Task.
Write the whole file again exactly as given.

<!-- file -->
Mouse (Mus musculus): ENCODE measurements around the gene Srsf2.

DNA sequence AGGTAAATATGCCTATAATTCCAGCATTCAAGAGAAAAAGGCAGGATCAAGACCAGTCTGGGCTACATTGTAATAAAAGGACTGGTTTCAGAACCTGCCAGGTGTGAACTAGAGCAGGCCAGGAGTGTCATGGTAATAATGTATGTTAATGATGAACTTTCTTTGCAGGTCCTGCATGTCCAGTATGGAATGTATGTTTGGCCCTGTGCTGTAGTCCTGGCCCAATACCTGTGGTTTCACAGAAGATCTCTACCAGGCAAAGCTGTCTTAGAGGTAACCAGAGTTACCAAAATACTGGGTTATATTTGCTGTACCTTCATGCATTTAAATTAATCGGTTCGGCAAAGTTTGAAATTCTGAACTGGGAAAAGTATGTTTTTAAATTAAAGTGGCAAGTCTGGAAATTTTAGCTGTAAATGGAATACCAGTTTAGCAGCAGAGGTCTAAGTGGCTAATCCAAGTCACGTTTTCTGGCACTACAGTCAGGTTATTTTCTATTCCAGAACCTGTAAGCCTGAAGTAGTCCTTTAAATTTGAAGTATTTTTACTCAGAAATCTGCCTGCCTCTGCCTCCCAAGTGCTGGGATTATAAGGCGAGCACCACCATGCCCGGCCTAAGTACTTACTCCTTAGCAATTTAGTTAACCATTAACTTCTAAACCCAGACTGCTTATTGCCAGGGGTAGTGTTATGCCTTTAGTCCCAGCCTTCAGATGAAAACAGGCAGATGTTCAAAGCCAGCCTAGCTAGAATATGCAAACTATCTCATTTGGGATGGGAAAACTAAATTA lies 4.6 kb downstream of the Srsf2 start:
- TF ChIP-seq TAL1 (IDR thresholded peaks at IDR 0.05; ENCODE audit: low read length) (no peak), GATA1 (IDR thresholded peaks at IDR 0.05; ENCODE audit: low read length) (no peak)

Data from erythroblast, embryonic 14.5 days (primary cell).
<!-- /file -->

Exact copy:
Mouse (Mus musculus): ENCODE measurements around the gene Srsf2.

DNA sequence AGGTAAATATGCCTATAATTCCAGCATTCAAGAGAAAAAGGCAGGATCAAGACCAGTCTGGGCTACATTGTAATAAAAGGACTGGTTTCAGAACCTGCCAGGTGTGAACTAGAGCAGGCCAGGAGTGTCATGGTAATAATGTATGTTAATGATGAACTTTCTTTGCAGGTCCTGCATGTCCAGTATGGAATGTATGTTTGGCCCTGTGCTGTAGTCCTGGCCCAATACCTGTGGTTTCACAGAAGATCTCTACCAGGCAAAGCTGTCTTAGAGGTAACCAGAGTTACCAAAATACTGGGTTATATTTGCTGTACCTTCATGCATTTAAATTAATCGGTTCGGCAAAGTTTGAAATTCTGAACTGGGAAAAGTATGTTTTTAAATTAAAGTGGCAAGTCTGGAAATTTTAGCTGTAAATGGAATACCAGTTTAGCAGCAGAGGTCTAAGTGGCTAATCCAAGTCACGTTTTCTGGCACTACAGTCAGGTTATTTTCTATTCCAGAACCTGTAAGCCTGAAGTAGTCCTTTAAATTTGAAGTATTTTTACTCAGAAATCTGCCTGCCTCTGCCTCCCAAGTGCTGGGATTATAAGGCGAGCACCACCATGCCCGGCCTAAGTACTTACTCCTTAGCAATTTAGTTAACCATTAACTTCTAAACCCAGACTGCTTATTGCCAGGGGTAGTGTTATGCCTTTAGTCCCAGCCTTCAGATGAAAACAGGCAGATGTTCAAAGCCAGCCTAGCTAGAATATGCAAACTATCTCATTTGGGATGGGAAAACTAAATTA lies 4.6 kb downstream of the Srsf2 start:
- TF ChIP-seq TAL1 (IDR thresholded peaks at IDR 0.05; ENCODE audit: low read length) (no peak), GATA1 (IDR thresholded peaks at IDR 0.05; ENCODE audit: low read length) (no peak)

Data from erythroblast, embryonic 14.5 days (primary cell).